Police say there is not an issue with enforcing the text-and-drive ban despite new research suggesting almost half of New Zealand's motorists have little fear of getting caught.
A Ministry of Transport survey found 47 percent of the 1670 people interviewed thought it was unlikely they would be pinged using a hand-held cell phone or texting while driving.
Using a cell phone while driving has been illegal since November 2009 and the New Zealand Transport Agency says police have handed out about 40,000 tickets since.
The agency's acting national road policing manager, Inspector Peter McKennie, says it is clear motorists still have not got the message that using cell phones while driving is dangerous.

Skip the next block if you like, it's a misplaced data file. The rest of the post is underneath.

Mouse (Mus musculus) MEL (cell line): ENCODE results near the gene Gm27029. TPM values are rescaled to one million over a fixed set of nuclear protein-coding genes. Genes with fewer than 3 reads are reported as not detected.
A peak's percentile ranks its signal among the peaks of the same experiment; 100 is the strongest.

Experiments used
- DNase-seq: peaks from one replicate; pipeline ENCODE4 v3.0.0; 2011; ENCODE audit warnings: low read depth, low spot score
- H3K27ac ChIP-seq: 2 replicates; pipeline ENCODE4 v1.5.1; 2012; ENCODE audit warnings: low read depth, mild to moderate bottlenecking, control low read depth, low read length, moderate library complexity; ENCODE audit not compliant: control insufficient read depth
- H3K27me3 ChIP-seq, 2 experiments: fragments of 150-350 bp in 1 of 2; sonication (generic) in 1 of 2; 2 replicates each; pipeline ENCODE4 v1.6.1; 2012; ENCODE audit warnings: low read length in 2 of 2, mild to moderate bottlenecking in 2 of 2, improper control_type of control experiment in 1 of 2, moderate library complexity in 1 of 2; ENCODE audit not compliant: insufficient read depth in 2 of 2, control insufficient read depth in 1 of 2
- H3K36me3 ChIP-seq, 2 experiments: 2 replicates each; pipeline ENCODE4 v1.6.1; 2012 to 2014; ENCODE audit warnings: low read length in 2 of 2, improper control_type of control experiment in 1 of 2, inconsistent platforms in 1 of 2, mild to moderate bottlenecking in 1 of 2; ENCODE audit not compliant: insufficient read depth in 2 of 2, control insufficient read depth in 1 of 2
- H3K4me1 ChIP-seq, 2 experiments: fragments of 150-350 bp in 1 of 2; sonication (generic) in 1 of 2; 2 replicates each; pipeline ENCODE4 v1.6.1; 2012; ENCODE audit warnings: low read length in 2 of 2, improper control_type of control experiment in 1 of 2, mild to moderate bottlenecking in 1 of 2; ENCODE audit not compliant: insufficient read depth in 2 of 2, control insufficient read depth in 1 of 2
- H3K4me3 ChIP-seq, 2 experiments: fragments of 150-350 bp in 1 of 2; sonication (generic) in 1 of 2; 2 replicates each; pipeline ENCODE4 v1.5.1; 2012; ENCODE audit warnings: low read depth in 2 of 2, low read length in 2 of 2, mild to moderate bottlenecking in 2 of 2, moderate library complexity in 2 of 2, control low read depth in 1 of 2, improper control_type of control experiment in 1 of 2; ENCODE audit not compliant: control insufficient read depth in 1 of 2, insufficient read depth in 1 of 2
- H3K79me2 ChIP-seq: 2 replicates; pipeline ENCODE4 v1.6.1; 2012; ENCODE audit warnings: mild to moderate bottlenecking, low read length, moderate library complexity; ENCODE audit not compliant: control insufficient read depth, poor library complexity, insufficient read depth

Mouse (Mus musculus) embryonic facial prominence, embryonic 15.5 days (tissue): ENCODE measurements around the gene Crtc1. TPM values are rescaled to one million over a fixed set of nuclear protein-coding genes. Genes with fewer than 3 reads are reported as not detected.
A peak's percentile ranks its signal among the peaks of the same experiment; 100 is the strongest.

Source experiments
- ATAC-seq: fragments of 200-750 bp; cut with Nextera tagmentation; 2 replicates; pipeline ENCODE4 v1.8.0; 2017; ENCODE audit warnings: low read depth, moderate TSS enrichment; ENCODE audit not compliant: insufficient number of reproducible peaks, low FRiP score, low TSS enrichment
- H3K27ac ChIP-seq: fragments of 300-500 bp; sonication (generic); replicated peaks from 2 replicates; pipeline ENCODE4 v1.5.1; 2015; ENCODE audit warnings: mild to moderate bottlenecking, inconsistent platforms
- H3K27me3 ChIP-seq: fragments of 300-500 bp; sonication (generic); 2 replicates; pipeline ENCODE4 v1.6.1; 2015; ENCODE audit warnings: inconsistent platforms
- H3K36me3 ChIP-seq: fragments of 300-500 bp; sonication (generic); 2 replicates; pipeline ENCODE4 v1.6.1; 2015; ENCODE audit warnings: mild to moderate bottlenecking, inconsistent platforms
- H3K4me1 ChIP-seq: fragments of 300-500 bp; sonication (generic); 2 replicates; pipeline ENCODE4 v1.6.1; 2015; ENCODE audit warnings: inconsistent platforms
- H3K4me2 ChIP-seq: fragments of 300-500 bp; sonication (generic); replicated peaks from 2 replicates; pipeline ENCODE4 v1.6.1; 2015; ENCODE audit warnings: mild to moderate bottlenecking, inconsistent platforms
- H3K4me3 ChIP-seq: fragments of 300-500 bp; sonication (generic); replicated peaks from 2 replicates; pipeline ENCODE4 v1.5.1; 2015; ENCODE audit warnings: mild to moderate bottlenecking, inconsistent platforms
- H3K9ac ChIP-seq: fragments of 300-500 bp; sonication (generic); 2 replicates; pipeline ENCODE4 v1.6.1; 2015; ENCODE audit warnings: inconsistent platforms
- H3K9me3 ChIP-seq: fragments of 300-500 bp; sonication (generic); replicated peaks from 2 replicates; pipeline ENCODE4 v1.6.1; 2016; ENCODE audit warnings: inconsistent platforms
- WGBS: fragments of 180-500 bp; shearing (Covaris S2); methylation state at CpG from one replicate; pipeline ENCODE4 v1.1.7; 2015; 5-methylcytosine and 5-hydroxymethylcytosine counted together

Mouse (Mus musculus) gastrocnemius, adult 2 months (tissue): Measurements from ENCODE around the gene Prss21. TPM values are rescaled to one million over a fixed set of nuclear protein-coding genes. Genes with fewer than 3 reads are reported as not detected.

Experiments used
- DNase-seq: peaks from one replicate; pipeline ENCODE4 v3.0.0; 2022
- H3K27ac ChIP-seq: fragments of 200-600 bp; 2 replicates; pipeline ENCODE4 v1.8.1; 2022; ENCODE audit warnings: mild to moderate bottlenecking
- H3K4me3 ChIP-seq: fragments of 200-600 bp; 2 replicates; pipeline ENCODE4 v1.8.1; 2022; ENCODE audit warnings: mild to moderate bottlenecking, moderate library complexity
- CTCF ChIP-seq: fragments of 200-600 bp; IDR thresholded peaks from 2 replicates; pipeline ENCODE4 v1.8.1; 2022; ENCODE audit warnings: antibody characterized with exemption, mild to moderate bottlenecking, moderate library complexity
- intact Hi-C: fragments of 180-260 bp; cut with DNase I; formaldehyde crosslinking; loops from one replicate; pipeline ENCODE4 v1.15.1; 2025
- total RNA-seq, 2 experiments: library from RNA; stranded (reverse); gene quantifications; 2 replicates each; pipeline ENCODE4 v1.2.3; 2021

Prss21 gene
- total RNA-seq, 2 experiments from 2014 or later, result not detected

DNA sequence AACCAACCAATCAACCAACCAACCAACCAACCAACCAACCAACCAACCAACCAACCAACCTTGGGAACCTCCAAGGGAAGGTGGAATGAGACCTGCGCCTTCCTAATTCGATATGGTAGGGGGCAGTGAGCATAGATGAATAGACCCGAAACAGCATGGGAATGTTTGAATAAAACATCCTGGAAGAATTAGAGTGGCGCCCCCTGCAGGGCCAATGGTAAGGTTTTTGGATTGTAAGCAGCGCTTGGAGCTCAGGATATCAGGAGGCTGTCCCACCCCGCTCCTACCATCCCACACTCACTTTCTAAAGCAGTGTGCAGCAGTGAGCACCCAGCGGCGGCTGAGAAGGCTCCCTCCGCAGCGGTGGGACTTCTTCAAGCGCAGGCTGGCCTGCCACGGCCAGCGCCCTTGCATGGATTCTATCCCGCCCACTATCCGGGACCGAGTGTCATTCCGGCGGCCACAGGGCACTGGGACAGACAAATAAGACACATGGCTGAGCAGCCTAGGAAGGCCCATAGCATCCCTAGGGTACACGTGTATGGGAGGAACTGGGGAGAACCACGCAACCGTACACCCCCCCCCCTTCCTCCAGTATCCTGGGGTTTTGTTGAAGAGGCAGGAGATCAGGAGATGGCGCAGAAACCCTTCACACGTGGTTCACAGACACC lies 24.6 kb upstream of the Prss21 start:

Mr McKennie says the biggest improvement can be made by adjusting people's attitudes.
A blitz on cell phone use is not being planned at the moment, he says.
The Automobile Association said the survey's result is not surprising. Spokesperson Dylan Thomsen said public education needed to be increased as many people did not recognise the risks of texting or calling someone while driving.